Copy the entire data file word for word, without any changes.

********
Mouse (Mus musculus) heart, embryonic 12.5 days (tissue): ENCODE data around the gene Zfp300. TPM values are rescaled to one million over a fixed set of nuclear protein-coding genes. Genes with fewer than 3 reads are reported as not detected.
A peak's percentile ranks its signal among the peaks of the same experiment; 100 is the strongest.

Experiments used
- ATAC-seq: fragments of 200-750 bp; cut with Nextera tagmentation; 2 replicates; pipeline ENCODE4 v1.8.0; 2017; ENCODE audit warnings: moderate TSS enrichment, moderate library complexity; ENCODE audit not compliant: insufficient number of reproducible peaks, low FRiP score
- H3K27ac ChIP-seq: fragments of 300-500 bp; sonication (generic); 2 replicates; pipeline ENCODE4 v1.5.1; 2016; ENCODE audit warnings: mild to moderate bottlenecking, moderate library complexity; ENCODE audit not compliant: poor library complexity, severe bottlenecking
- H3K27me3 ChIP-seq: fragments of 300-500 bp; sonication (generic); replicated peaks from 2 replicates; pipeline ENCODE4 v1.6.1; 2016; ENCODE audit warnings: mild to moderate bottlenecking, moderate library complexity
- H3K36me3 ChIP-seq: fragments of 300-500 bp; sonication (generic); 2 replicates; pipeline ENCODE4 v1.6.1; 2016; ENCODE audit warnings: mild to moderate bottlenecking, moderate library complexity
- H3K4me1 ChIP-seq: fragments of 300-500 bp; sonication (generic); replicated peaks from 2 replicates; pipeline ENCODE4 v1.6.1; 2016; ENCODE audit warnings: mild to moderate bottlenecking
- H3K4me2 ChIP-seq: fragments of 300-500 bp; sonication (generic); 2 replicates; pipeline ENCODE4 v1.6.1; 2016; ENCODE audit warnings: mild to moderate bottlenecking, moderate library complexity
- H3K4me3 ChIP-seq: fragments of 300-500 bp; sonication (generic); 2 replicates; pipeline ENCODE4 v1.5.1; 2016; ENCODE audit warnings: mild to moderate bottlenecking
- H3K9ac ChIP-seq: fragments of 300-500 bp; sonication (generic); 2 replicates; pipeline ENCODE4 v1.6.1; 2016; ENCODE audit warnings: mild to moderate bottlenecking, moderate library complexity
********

Mouse (Mus musculus) heart, embryonic 12.5 days (tissue): ENCODE data around the gene Zfp300. TPM values are rescaled to one million over a fixed set of nuclear protein-coding genes. Genes with fewer than 3 reads are reported as not detected.
A peak's percentile ranks its signal among the peaks of the same experiment; 100 is the strongest.

Experiments used
- ATAC-seq: fragments of 200-750 bp; cut with Nextera tagmentation; 2 replicates; pipeline ENCODE4 v1.8.0; 2017; ENCODE audit warnings: moderate TSS enrichment, moderate library complexity; ENCODE audit not compliant: insufficient number of reproducible peaks, low FRiP score
- H3K27ac ChIP-seq: fragments of 300-500 bp; sonication (generic); 2 replicates; pipeline ENCODE4 v1.5.1; 2016; ENCODE audit warnings: mild to moderate bottlenecking, moderate library complexity; ENCODE audit not compliant: poor library complexity, severe bottlenecking
- H3K27me3 ChIP-seq: fragments of 300-500 bp; sonication (generic); replicated peaks from 2 replicates; pipeline ENCODE4 v1.6.1; 2016; ENCODE audit warnings: mild to moderate bottlenecking, moderate library complexity
- H3K36me3 ChIP-seq: fragments of 300-500 bp; sonication (generic); 2 replicates; pipeline ENCODE4 v1.6.1; 2016; ENCODE audit warnings: mild to moderate bottlenecking, moderate library complexity
- H3K4me1 ChIP-seq: fragments of 300-500 bp; sonication (generic); replicated peaks from 2 replicates; pipeline ENCODE4 v1.6.1; 2016; ENCODE audit warnings: mild to moderate bottlenecking
- H3K4me2 ChIP-seq: fragments of 300-500 bp; sonication (generic); 2 replicates; pipeline ENCODE4 v1.6.1; 2016; ENCODE audit warnings: mild to moderate bottlenecking, moderate library complexity
- H3K4me3 ChIP-seq: fragments of 300-500 bp; sonication (generic); 2 replicates; pipeline ENCODE4 v1.5.1; 2016; ENCODE audit warnings: mild to moderate bottlenecking
- H3K9ac ChIP-seq: fragments of 300-500 bp; sonication (generic); 2 replicates; pipeline ENCODE4 v1.6.1; 2016; ENCODE audit warnings: mild to moderate bottlenecking, moderate library complexity